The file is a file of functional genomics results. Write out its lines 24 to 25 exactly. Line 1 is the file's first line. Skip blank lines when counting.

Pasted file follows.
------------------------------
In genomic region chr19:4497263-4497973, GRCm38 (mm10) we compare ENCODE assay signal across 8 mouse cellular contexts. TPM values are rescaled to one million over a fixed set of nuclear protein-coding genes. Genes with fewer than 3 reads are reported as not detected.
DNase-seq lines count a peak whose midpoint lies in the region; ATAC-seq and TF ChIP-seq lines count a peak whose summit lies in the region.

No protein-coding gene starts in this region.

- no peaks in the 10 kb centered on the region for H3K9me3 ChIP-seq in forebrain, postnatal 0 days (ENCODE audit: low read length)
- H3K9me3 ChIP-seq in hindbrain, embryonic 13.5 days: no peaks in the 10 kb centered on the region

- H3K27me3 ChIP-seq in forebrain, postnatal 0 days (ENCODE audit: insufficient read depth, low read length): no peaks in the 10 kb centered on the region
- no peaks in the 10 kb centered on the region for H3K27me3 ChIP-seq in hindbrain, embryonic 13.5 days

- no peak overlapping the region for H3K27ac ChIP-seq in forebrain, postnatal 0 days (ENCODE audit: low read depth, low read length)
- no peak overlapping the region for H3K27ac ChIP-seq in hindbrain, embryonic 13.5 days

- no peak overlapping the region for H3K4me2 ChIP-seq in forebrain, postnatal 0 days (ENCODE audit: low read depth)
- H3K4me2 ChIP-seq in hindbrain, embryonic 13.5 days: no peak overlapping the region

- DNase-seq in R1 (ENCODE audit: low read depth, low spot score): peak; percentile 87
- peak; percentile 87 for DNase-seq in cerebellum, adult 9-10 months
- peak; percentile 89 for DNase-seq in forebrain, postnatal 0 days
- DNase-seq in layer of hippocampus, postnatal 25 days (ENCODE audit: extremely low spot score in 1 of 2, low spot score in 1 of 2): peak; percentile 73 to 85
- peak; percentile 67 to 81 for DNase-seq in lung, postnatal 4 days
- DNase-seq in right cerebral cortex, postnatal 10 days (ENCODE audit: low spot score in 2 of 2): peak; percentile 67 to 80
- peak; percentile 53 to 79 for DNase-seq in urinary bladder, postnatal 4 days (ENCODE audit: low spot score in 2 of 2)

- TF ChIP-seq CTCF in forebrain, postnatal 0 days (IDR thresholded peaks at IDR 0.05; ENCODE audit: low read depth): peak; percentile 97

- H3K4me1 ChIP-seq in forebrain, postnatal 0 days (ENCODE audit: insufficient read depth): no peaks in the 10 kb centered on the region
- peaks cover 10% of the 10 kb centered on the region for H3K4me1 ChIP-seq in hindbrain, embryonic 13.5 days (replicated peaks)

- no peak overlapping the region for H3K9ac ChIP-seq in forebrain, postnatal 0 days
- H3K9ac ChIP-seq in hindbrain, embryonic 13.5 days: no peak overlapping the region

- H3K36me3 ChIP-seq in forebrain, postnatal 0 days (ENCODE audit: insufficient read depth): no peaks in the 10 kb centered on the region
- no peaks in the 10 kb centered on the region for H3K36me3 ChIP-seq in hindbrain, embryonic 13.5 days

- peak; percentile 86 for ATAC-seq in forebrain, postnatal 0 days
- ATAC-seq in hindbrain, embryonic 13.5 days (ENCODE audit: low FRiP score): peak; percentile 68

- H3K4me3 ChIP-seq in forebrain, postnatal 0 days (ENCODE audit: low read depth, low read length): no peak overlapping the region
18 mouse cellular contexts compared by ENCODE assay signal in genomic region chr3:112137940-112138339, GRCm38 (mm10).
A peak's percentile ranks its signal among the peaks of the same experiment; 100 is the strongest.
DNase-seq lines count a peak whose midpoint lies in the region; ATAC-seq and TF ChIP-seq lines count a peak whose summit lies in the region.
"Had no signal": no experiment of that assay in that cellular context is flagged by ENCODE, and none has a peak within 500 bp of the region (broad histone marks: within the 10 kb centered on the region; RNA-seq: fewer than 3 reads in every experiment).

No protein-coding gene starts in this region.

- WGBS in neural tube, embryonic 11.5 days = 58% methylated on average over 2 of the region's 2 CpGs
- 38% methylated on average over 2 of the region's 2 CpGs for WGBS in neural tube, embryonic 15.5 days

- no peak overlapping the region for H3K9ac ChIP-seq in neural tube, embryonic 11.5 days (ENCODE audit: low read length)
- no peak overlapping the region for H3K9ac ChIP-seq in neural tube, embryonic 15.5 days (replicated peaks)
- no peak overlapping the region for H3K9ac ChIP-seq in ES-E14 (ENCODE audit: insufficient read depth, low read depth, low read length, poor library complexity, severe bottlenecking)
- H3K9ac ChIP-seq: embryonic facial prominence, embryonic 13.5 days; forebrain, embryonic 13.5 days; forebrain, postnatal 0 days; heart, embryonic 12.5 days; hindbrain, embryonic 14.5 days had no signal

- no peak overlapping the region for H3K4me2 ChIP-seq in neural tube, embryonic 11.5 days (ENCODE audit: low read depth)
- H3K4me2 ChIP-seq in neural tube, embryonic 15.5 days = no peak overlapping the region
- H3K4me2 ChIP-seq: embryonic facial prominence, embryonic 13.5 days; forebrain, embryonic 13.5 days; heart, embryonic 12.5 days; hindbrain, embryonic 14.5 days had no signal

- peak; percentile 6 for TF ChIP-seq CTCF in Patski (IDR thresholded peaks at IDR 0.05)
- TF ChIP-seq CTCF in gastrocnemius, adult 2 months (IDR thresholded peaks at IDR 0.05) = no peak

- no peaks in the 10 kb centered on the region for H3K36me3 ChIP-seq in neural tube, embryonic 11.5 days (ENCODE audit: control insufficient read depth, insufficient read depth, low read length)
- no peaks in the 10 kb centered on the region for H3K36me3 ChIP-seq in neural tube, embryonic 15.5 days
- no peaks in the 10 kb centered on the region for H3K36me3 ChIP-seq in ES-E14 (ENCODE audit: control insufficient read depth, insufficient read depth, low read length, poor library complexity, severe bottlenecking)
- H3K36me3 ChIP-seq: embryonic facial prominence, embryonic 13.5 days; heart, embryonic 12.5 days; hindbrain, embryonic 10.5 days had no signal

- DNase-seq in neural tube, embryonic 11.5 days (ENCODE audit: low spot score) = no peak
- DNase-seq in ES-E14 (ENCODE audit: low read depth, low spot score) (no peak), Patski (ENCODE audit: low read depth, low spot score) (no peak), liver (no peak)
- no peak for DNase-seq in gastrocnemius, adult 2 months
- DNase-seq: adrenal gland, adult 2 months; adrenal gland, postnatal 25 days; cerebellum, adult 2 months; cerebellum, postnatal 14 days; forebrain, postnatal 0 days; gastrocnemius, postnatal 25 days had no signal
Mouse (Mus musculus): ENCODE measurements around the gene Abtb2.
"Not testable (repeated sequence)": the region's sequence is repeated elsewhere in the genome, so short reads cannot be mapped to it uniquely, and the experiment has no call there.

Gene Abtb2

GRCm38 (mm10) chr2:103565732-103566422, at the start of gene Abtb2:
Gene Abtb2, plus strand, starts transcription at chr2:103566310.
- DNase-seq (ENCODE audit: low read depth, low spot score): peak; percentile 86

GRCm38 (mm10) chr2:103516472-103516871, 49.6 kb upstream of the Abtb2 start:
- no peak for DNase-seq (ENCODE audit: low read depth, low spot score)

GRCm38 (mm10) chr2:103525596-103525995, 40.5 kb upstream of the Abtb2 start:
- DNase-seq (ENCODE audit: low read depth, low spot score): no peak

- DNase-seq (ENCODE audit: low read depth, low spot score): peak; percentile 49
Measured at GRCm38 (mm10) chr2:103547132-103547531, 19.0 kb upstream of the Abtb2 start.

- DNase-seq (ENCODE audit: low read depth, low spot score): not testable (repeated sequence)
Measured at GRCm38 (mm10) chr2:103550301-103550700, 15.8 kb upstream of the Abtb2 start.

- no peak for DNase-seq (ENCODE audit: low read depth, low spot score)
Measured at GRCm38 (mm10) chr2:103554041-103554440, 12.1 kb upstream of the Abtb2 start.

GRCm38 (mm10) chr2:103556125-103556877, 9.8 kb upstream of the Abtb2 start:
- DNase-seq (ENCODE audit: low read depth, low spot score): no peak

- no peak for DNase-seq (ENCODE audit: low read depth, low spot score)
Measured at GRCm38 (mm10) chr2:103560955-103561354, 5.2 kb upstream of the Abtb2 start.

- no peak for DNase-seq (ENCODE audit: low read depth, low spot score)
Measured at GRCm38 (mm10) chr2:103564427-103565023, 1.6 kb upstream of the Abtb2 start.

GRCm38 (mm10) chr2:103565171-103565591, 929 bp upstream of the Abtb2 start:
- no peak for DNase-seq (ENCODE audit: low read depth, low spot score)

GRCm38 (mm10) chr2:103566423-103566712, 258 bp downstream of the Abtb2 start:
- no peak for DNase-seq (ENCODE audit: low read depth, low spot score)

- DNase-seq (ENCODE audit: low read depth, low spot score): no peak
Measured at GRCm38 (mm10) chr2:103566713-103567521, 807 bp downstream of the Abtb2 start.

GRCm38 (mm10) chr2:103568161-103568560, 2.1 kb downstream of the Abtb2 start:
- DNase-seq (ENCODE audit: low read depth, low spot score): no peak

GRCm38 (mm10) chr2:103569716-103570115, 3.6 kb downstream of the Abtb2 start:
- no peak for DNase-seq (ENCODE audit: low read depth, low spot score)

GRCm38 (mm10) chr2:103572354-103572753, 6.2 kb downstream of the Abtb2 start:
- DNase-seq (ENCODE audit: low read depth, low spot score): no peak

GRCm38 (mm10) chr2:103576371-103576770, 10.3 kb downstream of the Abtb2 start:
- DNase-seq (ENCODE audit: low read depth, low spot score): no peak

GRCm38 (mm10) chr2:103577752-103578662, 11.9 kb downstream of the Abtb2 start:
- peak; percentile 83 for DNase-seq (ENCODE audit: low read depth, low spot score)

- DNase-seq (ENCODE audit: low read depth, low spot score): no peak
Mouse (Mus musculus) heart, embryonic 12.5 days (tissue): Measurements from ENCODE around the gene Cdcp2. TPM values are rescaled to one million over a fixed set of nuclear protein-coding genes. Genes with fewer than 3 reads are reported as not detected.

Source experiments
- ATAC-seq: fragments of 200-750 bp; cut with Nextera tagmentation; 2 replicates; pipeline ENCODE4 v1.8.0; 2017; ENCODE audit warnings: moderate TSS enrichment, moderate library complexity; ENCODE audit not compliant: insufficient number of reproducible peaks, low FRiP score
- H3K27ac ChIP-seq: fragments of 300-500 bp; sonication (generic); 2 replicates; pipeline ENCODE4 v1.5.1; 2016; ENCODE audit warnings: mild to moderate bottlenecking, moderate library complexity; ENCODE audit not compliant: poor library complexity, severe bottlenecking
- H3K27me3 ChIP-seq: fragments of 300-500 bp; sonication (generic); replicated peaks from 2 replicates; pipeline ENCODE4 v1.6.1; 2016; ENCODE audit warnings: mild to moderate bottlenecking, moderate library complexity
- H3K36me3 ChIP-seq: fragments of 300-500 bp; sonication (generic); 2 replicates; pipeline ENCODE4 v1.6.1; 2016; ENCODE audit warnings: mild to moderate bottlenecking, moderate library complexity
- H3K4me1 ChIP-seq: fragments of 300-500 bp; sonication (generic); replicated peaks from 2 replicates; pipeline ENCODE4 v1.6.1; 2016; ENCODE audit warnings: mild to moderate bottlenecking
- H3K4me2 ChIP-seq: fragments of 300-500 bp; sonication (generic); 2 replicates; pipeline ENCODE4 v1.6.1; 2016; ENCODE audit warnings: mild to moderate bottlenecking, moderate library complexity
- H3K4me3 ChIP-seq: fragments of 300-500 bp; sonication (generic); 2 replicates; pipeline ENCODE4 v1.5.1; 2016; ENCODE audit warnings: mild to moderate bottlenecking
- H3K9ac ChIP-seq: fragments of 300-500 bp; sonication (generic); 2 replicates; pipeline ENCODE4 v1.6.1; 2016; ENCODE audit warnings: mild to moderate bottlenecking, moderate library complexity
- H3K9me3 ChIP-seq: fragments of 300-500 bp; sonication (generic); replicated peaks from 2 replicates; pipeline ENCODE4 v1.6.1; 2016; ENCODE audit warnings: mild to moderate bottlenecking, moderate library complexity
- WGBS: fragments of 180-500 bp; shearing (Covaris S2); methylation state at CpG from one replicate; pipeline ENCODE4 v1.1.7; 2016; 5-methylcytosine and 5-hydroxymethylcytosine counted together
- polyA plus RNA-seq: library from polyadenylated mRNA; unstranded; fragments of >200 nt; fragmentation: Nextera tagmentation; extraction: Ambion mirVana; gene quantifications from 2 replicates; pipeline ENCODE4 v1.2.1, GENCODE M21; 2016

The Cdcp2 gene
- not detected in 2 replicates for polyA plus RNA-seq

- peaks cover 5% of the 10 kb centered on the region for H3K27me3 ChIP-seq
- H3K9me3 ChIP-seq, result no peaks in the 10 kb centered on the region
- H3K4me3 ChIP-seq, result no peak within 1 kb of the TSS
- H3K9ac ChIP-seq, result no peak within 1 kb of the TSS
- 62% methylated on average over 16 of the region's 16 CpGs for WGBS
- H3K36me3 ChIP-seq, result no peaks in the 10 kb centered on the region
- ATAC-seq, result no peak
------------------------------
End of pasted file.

- H3K36me3 ChIP-seq in forebrain, postnatal 0 days (ENCODE audit: insufficient read depth): no peaks in the 10 kb centered on the region
- no peaks in the 10 kb centered on the region for H3K36me3 ChIP-seq in hindbrain, embryonic 13.5 days